Thursday, September 8, 2016

It's A National Emergency

This is my thirteenth year in public education, I've been a teacher - Assistant Principal - Principal and am now a Director of Innovation, my dad taught 2nd and 3rd grade for thirty-eight years, my oldest child is now in Kindergarten. 

I'm connected with educators all around the country, and many that I talk with feel the same frustration. 

No Child Left Behind, Race to the Top, Common Core - in my thirteen years there's been so many new programs from the federal level. Yes, when I started teaching the iPad and Chromebook had not yet been invented. Google Docs hadn't been created yet either. And of course, we have much more educational research at our fingertips in those thirteen years.

It's so great working with smart, caring and passionate educators. As a country are we just spinning around and around though? 


Do the people making these decisions that hold public office know what it's like to work in a public school, day after day? That many of our teachers rely on Donors Choose to fund new and innovative ideas for their class.

A Chromebook is 100x more powerful than a pencil, yet so many of our students, classrooms, schools and districts don't have them or don't have enough. I believe this is a national emergency, spend less money on politics, politicians, aircraft carriers, weapon systems, fancy flights for dignitaries and do what's best for our kids.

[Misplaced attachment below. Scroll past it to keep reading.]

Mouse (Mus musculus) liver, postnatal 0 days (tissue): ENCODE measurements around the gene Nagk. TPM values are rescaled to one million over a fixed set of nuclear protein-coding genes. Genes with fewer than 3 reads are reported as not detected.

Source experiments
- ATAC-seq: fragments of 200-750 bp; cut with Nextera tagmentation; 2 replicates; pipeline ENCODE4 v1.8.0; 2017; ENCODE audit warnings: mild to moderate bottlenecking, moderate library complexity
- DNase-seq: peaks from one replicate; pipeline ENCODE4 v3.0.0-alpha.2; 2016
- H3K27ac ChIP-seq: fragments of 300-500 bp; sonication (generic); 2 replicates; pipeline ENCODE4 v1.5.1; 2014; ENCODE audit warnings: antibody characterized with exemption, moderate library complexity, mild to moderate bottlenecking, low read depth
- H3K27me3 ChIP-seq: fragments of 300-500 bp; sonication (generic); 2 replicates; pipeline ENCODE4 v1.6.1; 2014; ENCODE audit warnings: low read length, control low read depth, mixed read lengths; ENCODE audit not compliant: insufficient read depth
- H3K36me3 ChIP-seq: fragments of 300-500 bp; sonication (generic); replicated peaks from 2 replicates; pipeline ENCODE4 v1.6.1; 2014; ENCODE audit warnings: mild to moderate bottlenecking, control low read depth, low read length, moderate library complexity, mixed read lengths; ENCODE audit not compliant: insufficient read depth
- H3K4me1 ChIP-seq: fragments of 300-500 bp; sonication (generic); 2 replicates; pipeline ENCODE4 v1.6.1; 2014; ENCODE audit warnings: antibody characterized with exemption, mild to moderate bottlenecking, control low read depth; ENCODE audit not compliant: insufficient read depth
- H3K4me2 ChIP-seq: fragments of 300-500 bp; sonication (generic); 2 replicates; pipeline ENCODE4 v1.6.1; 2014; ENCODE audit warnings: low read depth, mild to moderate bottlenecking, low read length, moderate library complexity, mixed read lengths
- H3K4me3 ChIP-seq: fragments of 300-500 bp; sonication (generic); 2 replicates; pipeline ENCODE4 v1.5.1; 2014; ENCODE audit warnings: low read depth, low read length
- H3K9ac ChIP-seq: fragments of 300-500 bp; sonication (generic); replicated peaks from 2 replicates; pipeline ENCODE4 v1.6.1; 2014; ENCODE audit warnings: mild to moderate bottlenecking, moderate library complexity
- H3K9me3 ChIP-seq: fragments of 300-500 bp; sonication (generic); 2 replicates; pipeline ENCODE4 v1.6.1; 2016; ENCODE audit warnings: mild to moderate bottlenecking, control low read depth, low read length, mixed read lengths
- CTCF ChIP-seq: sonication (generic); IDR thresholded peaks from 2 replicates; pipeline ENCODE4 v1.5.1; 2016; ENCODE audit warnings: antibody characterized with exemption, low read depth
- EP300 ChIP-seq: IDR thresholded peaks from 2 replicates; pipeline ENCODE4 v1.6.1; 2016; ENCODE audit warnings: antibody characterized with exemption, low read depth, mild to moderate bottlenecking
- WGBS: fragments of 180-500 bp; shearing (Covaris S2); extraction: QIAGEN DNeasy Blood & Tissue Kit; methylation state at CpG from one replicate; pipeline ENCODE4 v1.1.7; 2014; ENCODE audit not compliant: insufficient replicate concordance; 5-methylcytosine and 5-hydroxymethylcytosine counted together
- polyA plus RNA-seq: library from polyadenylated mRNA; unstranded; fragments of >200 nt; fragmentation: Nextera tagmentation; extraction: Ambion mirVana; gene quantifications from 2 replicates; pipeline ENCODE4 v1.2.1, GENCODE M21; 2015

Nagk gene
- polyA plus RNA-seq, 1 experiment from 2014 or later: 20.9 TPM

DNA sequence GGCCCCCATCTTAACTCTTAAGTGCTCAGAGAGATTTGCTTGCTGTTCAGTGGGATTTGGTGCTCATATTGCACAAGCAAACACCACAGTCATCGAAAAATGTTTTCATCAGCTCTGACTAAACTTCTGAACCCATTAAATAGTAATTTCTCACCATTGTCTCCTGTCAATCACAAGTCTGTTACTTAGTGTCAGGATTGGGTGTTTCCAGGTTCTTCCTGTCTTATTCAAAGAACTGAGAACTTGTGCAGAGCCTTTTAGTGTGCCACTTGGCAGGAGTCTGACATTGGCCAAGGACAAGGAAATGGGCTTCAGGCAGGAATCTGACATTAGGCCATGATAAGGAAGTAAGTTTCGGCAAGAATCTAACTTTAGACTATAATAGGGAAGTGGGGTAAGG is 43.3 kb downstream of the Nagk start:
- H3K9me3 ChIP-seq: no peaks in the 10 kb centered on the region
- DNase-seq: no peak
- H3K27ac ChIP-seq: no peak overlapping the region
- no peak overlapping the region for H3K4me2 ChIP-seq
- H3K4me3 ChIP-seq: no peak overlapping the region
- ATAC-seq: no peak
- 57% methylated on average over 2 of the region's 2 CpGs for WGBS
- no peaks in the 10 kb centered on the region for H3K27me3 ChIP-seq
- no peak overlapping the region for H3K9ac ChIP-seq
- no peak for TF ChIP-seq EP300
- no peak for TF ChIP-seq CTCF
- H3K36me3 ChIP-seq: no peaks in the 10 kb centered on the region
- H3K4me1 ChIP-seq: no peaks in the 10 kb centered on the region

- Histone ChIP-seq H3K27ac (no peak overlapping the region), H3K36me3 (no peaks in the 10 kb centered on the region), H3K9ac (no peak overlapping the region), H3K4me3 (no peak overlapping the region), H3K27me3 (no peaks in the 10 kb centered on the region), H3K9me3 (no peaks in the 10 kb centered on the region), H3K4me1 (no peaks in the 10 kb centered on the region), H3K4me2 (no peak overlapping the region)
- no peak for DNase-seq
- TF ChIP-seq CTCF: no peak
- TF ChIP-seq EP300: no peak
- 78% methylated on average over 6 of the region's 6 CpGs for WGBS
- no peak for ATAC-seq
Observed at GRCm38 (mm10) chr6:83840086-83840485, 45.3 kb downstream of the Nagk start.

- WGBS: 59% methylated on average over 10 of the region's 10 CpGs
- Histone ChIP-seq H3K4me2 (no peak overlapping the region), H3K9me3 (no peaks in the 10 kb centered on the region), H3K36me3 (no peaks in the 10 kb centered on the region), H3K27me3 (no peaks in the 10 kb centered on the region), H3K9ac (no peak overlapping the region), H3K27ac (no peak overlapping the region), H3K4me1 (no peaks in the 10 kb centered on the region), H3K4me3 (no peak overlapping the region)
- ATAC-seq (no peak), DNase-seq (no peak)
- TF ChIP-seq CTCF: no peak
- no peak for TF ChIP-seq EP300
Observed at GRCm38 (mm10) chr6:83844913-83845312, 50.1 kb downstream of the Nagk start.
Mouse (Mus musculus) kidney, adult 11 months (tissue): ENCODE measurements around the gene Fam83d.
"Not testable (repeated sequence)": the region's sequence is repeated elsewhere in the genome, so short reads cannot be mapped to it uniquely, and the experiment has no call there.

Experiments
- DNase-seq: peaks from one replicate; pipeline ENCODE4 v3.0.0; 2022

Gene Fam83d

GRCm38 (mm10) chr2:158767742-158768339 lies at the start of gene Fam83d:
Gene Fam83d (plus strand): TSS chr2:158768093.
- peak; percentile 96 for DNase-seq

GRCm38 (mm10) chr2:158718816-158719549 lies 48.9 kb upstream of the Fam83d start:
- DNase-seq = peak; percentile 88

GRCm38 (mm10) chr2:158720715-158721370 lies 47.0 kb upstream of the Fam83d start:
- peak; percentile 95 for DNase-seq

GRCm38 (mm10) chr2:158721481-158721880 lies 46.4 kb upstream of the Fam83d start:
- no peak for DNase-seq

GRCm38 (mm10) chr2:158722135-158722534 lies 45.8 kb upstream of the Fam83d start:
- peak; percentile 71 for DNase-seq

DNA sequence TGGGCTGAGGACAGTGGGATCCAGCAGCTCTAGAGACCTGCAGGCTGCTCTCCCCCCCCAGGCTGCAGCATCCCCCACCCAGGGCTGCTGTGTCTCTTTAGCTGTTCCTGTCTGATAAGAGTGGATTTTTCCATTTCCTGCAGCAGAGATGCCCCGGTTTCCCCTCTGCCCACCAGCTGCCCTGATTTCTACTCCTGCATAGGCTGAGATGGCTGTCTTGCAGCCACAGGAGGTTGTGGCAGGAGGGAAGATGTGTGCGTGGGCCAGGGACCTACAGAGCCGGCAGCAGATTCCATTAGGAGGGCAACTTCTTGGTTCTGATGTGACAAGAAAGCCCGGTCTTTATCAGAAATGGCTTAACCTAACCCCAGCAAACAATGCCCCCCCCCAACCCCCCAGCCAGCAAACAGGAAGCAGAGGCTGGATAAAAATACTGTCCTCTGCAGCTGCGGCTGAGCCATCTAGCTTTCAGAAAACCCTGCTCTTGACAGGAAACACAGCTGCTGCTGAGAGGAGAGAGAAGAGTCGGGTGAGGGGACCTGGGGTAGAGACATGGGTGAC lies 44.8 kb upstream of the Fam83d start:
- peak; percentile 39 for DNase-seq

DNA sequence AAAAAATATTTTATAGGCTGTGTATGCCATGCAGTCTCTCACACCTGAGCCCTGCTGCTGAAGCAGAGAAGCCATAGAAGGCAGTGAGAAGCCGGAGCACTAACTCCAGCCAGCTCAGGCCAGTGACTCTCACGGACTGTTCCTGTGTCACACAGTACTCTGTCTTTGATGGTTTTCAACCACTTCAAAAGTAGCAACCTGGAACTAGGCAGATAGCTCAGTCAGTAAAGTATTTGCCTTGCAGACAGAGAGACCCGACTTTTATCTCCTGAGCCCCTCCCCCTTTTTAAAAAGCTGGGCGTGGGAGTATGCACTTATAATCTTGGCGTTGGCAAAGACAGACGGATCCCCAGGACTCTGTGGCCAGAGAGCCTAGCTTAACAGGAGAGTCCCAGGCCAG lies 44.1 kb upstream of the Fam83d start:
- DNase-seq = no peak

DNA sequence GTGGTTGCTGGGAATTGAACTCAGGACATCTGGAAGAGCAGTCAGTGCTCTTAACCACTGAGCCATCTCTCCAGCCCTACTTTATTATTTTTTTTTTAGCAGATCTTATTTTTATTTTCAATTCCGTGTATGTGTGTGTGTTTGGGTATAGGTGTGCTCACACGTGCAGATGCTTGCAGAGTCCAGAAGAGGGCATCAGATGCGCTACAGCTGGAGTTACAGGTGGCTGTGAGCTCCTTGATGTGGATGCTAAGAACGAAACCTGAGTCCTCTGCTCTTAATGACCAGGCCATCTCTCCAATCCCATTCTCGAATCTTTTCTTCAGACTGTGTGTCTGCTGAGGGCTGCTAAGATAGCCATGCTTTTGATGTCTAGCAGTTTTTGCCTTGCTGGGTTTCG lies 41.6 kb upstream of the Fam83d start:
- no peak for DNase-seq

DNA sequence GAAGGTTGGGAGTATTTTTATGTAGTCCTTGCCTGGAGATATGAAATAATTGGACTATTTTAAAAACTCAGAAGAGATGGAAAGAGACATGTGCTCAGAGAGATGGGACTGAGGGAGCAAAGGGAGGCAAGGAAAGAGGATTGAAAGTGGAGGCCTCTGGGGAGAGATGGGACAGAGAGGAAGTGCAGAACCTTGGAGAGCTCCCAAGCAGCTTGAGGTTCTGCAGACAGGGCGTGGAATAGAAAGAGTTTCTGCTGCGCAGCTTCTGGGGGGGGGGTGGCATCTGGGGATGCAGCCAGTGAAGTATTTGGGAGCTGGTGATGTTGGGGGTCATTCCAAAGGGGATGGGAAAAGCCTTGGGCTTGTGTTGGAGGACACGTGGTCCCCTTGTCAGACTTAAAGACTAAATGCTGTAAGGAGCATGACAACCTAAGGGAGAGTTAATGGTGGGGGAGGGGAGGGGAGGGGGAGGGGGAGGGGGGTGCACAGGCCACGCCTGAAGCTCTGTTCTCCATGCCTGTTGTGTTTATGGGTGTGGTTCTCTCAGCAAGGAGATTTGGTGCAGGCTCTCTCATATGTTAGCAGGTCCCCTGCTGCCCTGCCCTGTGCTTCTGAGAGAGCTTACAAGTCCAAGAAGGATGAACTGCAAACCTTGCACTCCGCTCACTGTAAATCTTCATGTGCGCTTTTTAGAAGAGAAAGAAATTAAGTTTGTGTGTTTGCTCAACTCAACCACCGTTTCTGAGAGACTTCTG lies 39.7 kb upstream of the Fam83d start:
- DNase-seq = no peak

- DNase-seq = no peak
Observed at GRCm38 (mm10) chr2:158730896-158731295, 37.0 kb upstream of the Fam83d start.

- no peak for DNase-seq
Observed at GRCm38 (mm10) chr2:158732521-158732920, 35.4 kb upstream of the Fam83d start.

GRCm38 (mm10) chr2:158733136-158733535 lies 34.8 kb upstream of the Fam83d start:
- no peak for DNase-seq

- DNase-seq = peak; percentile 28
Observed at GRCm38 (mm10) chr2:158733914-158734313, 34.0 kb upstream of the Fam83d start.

Get all kids connected, get all kids access and provide quality programs and pathways for teachers to support our kids.

I just wonder how many articles I'm going to read everyday in numerous different media outlets about the importance of coding in school. How many jobs we're going to outsource to other countries because our kids in our schools are not being taught how to code, why they should code and making it an actual part of the curriculum.

Just yesterday I was visiting one of our middle schools and EVERY 6th grader is taking a coding rotation. They're learning how to code in Scratch and it was an absolutely amazing sixty minutes that I observed. I truly believe that it's a national emergency that our students learn to code.

They all won't become programmers after high school or college. But they all will learn extremely valuable problem solving skills, communication skills, working in partners/teams, and they'll have the satisfaction of building something and then seeing an outcome based on what they've done.

I wish we could all get in sync. I wish we could all be on the same page. I wish the elected officials making the decisions that impact us, were previous teachers - Principals - district office personnel. Then they would actually know what we're going through. That quite often many educators feel like they're in a hamster wheel. Spinning around and around and around. Working super hard but not really going anywhere. Not being supported, encouraged or guided in a direction of success.

This is a national emergency - we must all come together, it's not about the adults - it's about the kids. We need to stop listening to lobbyist and text book companies who try and package the new shiny curriculum. We need more coding, more recess, more kudos, more technology that's integrated thoughtfully, more relationship building and less profit margins.

We can do this, I really hope we come together as a country to do what's best for kids - they deserve it.

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